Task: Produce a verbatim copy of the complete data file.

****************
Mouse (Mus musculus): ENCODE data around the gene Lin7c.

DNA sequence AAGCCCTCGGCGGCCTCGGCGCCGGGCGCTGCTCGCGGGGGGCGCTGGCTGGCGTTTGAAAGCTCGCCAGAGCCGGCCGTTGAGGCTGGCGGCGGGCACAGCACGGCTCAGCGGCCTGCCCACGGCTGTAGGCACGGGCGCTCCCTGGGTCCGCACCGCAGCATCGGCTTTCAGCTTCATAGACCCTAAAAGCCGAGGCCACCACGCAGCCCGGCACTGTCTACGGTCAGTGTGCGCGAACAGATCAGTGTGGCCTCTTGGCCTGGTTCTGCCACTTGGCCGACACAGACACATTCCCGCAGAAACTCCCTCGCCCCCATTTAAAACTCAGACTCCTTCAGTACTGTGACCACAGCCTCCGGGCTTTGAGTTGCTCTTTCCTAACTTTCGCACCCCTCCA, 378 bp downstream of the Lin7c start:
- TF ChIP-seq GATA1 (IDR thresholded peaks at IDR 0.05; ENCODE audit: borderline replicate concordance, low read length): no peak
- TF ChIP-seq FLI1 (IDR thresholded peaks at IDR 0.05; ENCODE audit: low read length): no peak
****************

Mouse (Mus musculus): ENCODE data around the gene Lin7c.

DNA sequence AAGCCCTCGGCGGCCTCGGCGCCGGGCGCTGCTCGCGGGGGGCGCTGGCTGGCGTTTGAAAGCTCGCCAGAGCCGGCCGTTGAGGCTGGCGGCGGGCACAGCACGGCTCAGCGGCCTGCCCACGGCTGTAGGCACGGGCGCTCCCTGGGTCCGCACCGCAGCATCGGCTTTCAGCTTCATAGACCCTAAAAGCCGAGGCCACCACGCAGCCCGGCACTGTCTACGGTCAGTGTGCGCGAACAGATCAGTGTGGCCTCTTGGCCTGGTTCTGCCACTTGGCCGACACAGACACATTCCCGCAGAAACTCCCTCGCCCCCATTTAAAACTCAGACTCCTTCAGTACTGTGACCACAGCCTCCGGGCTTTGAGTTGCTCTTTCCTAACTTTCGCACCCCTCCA, 378 bp downstream of the Lin7c start:
- TF ChIP-seq GATA1 (IDR thresholded peaks at IDR 0.05; ENCODE audit: borderline replicate concordance, low read length): no peak
- TF ChIP-seq FLI1 (IDR thresholded peaks at IDR 0.05; ENCODE audit: low read length): no peak